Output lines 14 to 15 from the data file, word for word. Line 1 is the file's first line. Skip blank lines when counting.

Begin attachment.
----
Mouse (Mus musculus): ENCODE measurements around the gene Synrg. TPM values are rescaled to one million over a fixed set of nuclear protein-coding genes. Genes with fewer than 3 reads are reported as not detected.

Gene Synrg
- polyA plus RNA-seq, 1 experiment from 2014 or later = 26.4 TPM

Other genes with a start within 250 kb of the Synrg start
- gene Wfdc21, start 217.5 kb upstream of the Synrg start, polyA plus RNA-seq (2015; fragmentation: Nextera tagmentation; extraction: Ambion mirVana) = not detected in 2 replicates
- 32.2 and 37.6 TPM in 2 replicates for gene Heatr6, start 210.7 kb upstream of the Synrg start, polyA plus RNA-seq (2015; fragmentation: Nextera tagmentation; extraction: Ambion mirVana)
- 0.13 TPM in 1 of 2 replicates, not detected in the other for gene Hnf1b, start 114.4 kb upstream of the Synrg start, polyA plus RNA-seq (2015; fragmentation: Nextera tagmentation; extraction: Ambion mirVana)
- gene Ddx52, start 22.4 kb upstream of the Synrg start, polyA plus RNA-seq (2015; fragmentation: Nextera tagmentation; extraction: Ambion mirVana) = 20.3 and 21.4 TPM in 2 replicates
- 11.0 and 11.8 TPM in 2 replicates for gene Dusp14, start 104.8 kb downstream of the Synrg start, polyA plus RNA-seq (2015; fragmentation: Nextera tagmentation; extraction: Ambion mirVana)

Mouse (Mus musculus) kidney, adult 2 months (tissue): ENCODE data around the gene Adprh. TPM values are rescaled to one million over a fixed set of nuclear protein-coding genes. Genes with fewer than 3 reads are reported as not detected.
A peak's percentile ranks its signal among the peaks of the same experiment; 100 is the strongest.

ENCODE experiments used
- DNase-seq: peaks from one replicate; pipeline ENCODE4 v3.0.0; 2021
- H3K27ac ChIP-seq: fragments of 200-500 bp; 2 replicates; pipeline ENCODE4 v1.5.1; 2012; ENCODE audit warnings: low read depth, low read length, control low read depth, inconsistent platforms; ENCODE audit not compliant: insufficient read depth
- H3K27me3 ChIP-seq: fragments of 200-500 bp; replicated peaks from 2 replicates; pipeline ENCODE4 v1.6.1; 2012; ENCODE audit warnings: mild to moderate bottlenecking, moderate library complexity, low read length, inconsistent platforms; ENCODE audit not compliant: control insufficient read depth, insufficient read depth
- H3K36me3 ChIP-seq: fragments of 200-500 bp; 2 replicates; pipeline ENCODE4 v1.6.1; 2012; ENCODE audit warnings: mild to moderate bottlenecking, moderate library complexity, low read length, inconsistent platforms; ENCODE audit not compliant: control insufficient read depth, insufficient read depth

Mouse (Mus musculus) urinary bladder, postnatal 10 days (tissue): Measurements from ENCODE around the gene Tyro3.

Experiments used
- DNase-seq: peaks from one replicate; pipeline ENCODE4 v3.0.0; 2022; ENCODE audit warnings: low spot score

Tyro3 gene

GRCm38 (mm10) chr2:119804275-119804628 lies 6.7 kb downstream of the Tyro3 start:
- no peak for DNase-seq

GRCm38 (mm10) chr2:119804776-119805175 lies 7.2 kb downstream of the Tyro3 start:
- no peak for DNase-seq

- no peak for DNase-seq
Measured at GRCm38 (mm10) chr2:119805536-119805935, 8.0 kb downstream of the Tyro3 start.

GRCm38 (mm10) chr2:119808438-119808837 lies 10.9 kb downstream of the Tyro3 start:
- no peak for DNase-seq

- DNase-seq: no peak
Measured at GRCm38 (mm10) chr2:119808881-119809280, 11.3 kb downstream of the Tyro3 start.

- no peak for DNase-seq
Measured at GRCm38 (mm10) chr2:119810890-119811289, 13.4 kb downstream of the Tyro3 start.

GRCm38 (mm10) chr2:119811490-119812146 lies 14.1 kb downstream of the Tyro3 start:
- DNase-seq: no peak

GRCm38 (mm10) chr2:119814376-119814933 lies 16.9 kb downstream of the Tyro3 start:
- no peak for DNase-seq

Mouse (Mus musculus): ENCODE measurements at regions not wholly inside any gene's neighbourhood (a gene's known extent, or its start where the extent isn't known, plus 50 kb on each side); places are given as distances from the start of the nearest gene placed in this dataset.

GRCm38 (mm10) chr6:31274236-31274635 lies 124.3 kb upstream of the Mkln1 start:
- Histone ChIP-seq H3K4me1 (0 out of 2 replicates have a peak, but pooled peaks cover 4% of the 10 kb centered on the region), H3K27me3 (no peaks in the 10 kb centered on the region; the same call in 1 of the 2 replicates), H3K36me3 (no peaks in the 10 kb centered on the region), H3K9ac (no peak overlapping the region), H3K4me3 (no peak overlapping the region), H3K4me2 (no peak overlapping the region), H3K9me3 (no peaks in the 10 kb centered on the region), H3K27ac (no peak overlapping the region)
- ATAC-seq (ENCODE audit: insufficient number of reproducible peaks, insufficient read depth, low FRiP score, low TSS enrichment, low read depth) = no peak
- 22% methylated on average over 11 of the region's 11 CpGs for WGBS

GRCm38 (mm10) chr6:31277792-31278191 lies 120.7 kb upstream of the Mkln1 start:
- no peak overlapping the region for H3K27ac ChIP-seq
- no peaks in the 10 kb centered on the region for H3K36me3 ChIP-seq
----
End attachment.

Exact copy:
- H3K27ac ChIP-seq: fragments of 200-500 bp; 2 replicates; pipeline ENCODE4 v1.5.1; 2012; ENCODE audit warnings: low read depth, low read length, control low read depth, inconsistent platforms; ENCODE audit not compliant: insufficient read depth
- H3K27me3 ChIP-seq: fragments of 200-500 bp; replicated peaks from 2 replicates; pipeline ENCODE4 v1.6.1; 2012; ENCODE audit warnings: mild to moderate bottlenecking, moderate library complexity, low read length, inconsistent platforms; ENCODE audit not compliant: control insufficient read depth, insufficient read depth